A synagogue in Davis kept one foot in the past while stepping into the future Sunday, with the final five Hebrew letters of its new Torah inked in using a feather quill.
To celebrate Congregation Bet Haverim's 50th anniversary, the reform Jewish synagogue embarked on a yearlong project to scribe the Torah, which has 304,805 Hebrew letters.
A Torah scroll consists of the first five books of Moses from Genesis to Deuteronomy scribed onto sheepskin or cowhide by hand.
More than 500 synagogue members and their families contributed to the work on Bet Haverim's Torah, each person scribing a Hebrew letter by hand since October 2011. The typical life span of a Torah is at least 100 years.
The new Torah was dedicated Sunday morning at Bet Haverim, Yolo County's sole synagogue, with about 300 people attending the ceremony.
"The experience of putting quill to parchment to form a letter is not only a sacred moment, but it's an opportunity to connect with the future of the Jewish people," said Bet Haverim Rabbi Greg Wolfe. "Jews who aren't yet even born will read from this Torah, and connect with the history of our people through the letters that our families will have left behind in this Torah."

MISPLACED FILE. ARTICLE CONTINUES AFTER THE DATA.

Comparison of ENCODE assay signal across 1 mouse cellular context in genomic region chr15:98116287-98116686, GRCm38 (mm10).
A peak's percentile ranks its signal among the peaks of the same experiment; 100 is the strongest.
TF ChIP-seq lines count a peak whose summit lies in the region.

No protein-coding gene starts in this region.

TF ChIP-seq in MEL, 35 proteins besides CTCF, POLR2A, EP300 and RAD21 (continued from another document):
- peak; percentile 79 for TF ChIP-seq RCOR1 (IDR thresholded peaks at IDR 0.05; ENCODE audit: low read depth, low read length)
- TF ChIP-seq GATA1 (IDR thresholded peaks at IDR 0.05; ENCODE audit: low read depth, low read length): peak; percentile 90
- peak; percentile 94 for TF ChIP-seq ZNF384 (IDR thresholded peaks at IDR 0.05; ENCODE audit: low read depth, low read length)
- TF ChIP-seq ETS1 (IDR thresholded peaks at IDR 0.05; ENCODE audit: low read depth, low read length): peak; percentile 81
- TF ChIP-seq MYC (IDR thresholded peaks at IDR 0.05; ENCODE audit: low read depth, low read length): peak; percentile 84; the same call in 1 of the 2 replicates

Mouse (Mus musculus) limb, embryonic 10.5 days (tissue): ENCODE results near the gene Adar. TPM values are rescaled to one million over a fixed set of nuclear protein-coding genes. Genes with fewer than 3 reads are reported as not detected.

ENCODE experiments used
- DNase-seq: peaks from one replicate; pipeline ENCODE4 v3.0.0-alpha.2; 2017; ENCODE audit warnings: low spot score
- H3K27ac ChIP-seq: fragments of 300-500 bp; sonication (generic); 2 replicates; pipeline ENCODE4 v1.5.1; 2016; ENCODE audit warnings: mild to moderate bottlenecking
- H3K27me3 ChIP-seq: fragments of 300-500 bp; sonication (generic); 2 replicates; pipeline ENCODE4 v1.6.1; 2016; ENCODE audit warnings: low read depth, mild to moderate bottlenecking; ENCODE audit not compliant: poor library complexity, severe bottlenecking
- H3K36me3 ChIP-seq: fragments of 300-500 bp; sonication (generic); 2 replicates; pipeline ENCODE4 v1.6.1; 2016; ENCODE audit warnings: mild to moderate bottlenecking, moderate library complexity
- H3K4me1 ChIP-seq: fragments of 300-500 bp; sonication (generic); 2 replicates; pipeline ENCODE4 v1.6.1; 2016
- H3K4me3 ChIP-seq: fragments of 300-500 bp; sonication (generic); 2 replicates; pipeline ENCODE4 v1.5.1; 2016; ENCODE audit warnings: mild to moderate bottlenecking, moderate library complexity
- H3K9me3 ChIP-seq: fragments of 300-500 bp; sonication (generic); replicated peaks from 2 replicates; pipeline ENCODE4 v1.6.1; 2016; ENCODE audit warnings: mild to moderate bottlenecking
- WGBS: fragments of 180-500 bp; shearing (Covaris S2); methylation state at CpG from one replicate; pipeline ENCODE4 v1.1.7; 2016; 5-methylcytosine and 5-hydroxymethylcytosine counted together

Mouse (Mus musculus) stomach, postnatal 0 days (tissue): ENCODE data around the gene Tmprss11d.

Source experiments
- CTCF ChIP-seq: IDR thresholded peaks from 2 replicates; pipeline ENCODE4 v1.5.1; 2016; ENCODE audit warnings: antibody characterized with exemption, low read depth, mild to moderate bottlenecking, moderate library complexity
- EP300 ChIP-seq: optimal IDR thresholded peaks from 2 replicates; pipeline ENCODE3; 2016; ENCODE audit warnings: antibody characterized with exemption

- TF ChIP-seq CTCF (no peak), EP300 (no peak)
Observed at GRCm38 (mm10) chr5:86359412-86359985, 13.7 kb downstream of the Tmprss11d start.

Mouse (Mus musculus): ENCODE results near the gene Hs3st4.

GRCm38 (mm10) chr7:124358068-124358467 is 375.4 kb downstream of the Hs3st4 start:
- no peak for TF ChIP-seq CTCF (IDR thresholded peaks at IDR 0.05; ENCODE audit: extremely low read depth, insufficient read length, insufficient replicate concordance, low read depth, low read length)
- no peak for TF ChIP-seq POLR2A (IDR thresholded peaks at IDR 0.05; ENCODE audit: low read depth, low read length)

At the dedication ceremony, Bet Haverim also presented one of its Torahs to a Santa Maria synagogue, Congregacion Adat Or Yisrael, which has mainly Jews of Hispanic origin.
Many in the Santa Maria congregation have rediscovered Jewish heritage in their ancestry, while others have converted to Judaism by choice, said Wolfe.
The 4-year-old Central California synagogue did not have a Torah of its own.
The dedication had a wedding theme, marking the joining of the Torahs with the two congregations. As is customary at Jewish weddings, a cloth canopy, or chuppa, sheltered the two Torahs, and leaders of both synagogues broke a glass together.
In the early stages of the Torah scribing, called the "Tree of Life Project," Bet Haverim leaders decided to commission a female scribe, known as a soferet in Hebrew, to represent the egalitarian values of the congregation, Wolfe said.
New York City-based Jen Taylor-Friedman, the first woman documented to have completed a Torah by herself, was commissioned for the work and visited the Davis synagogue four times to closely guide Bet Haverim members as they inscribed the letters.
In between visits, she worked full-time preparing the Davis synagogue's Torah at her home studio.
The final five Hebrew letters were inked by Wolfe and four members of the congregations onto the new Torah's parchment.